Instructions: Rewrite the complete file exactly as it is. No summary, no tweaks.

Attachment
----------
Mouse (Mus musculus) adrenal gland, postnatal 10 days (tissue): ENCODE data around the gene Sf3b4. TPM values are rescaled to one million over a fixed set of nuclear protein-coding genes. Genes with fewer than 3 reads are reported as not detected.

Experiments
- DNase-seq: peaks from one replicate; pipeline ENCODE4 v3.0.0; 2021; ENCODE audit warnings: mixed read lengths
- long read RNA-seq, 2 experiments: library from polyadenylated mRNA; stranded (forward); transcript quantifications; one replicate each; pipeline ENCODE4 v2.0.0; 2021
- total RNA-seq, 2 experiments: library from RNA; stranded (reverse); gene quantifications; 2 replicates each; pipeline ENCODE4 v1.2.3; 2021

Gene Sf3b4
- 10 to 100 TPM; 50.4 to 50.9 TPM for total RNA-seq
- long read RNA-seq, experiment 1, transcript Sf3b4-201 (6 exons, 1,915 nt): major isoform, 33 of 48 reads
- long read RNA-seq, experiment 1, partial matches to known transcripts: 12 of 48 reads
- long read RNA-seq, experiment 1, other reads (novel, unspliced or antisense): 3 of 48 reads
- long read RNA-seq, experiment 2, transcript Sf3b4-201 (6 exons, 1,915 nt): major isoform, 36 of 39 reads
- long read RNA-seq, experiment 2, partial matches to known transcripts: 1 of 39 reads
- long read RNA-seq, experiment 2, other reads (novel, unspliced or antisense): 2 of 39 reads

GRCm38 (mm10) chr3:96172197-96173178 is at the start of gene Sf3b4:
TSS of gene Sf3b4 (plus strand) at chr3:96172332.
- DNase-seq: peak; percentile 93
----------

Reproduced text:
Mouse (Mus musculus) adrenal gland, postnatal 10 days (tissue): ENCODE data around the gene Sf3b4. TPM values are rescaled to one million over a fixed set of nuclear protein-coding genes. Genes with fewer than 3 reads are reported as not detected.

Experiments
- DNase-seq: peaks from one replicate; pipeline ENCODE4 v3.0.0; 2021; ENCODE audit warnings: mixed read lengths
- long read RNA-seq, 2 experiments: library from polyadenylated mRNA; stranded (forward); transcript quantifications; one replicate each; pipeline ENCODE4 v2.0.0; 2021
- total RNA-seq, 2 experiments: library from RNA; stranded (reverse); gene quantifications; 2 replicates each; pipeline ENCODE4 v1.2.3; 2021

Gene Sf3b4
- 10 to 100 TPM; 50.4 to 50.9 TPM for total RNA-seq
- long read RNA-seq, experiment 1, transcript Sf3b4-201 (6 exons, 1,915 nt): major isoform, 33 of 48 reads
- long read RNA-seq, experiment 1, partial matches to known transcripts: 12 of 48 reads
- long read RNA-seq, experiment 1, other reads (novel, unspliced or antisense): 3 of 48 reads
- long read RNA-seq, experiment 2, transcript Sf3b4-201 (6 exons, 1,915 nt): major isoform, 36 of 39 reads
- long read RNA-seq, experiment 2, partial matches to known transcripts: 1 of 39 reads
- long read RNA-seq, experiment 2, other reads (novel, unspliced or antisense): 2 of 39 reads

GRCm38 (mm10) chr3:96172197-96173178 is at the start of gene Sf3b4:
TSS of gene Sf3b4 (plus strand) at chr3:96172332.
- DNase-seq: peak; percentile 93